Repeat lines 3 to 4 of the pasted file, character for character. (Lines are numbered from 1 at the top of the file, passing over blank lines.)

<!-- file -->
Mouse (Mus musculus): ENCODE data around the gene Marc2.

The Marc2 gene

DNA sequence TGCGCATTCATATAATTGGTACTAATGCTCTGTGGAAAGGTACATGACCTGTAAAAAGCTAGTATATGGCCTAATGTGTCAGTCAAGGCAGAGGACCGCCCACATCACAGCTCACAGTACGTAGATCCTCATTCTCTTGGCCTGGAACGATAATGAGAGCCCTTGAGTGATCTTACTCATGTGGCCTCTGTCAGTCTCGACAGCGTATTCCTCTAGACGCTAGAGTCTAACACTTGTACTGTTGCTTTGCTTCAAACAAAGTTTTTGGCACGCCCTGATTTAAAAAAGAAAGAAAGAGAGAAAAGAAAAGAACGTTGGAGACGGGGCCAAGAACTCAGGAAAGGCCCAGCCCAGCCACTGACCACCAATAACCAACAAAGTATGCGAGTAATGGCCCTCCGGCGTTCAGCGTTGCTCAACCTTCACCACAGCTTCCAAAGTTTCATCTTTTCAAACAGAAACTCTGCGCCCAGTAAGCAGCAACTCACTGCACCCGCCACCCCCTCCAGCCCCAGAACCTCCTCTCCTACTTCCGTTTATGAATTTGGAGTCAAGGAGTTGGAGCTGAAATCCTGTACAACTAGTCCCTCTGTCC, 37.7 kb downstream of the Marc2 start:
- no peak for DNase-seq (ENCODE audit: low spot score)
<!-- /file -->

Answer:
DNA sequence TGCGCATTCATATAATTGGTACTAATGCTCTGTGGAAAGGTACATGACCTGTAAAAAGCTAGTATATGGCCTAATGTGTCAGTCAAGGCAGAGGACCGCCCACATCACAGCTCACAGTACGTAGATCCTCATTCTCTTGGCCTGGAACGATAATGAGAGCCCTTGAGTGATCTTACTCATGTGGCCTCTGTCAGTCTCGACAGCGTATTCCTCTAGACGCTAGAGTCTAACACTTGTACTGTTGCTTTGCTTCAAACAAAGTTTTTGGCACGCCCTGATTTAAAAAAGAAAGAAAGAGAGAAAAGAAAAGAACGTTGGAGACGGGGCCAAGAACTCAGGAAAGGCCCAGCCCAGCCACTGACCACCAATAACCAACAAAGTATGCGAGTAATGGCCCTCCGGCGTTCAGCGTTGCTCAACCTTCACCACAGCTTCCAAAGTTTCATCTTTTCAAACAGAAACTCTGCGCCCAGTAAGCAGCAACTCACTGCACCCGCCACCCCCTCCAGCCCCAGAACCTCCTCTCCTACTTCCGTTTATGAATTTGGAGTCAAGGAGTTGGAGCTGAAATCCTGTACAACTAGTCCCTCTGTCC, 37.7 kb downstream of the Marc2 start:
- no peak for DNase-seq (ENCODE audit: low spot score)